the traveling salesman

“You’ve heard of the amex black card, right? This is sort of like that.”

I nodded, and the man lifted the bottom of his tie, inspecting it briefly before brushing away an invisible piece of lint. Five minutes ago, he’d walked into my office dressed like the peak of 1960s Dean Martin masculinity and requested a meeting. No appointment, but my 1:30 had cancelled and I had some free time. But it still wasn’t clear exactly what he was selling, so I waited for him to continue.

“Your business has been quite successful. In fact, you just recently made your first million—”

I started to interrupt him but he held his hand up to quiet me. “We pay attention to these things, Mr. Pepper. Our little…well, consortium I guess you could call it—our little consortium contacts every business once it exceeds a particular revenue threshold. We offer certain covert services.”

He looked at me, but I waited him out. He smiled.

“You’ll understand we have to be rather careful about what it is we do, and what it is we say we do. Let’s just say we can—” he cleared his throat “—remove individuals. Enemies for instance.”

Remove people? Remove as in—”

“Yes, as in exactly that. And to demonstrate just how serious we are about getting your business, we will perform your first removal for free.”

All of the things people warned me about starting my own business flashed through my mind: dealing with byzantine payroll and tax laws, employee theft, just how much of my time it would take. No one had ever mentioned taking sales calls from murder incorporated, but maybe that’s the unspoken price of success. I took a deep breath. “For one thing,” I said, “this is absurd and can’t possibly be real. For a second thing, let’s just say it is real, for the sake of argument. How could I possibly trust you? Do people actually believe this?”

He nodded, clearly expecting the question. “Would you believe we have serviced no fewer than 400 of the Fortune 500 companies? That’s not an exaggeration. As for trusting us and our capabilities, let me tell you a story: a few years ago there were two major players in the powdered drink market: Kool-Aid and Wyler’s. Then old Fred Wyler, the company patriarch, died mysteriously. I won’t tell you how. But there’s a reason you don’t see Wyler’s on most grocery store shelves, and it’s that if you kill the head the body will die. How do you think these companies even get to be so large, without doing something about their competition? We provide a necessary service. Capitalistic enterprise demands it.”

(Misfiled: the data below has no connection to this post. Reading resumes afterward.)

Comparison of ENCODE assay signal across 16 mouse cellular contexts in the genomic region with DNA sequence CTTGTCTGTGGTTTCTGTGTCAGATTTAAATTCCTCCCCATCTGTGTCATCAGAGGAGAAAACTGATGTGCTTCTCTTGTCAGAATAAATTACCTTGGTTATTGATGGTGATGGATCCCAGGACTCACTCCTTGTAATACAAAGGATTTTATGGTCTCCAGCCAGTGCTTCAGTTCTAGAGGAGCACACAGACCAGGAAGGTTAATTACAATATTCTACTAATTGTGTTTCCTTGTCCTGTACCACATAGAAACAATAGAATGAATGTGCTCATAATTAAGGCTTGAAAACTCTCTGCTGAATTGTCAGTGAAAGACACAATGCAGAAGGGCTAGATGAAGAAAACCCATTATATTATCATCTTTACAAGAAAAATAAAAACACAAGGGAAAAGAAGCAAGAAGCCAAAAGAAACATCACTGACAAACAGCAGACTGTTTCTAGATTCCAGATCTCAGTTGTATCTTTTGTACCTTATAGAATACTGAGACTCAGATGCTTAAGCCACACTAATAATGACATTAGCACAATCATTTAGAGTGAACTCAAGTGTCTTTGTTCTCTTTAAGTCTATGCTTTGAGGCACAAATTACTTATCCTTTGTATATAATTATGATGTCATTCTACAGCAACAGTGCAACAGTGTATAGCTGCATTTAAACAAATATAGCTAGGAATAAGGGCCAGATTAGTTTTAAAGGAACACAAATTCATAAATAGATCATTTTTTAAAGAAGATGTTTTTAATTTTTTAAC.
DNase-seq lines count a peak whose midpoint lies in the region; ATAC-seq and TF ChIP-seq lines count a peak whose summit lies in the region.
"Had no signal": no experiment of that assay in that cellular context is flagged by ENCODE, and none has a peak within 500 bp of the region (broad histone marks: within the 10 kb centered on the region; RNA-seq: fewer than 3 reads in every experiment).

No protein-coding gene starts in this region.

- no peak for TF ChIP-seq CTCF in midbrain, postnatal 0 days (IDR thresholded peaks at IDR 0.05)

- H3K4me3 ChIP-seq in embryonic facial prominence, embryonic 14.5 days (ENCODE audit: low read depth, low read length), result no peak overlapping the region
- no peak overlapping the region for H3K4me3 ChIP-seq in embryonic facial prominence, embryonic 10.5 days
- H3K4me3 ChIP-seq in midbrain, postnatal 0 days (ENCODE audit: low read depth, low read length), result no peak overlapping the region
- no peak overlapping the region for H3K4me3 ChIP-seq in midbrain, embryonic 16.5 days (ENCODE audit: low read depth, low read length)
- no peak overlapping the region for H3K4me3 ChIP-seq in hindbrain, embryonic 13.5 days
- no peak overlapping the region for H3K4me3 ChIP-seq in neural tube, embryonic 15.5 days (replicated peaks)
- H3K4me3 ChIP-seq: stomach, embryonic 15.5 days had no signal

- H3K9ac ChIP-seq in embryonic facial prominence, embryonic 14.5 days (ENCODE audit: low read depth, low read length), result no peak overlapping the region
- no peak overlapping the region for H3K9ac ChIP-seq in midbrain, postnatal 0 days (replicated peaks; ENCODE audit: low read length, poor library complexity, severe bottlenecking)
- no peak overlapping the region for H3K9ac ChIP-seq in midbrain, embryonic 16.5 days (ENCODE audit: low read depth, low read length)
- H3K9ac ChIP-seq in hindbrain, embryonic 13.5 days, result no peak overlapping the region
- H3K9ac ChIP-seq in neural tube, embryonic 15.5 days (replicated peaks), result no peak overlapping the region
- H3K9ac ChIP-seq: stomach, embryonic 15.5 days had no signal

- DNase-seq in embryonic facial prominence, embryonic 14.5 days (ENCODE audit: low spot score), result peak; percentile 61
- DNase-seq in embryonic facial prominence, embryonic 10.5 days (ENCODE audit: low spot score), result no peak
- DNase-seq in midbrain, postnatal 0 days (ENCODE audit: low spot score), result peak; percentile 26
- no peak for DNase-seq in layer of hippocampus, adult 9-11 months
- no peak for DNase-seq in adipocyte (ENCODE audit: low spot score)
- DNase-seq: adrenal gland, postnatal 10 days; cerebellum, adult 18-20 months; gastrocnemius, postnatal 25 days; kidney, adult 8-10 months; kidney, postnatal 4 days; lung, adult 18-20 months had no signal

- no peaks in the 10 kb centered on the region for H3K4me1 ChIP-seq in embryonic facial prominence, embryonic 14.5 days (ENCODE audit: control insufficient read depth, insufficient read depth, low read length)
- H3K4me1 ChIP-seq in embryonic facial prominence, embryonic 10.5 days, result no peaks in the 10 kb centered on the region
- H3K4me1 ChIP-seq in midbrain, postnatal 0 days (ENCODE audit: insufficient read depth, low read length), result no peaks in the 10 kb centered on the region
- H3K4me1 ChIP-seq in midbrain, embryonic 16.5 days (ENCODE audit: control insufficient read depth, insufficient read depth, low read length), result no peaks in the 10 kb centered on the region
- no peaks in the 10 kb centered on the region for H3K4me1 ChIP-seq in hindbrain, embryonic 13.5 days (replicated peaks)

Something about his manner, his matter-of-factness, made the whole thing plausible. “You’re still killing people for profit. Actually, maybe worse—you’re killing people for other people’s profit.”

He leaned forward, and put his elbows on the table. “I agree the whole thing is distasteful. Certainly I’d rather not be involved, and if only I didn’t have to be. But I want to tell you something important: I make this same offer—offer these same services—to every business owner I visit.”

He paused and stared at me. I met his eyes. “Every business, Mr. Pepper. Like, for instance…” He trailed off.

“Oh. … Oh! But that means…”

“Yes, it means exactly that. Remember Mr. Wyler’s unfortunate end. We wouldn’t want anything bad to happen. Now, what can we do for you, Mr. Pepper?”

I didn’t expect to be quasi-blackmailed into hiring a hitman, but nature is red in tooth and claw and only the strong survive. “I need you to take care of Augustus Pibb,” I said. “And call me Doctor.”

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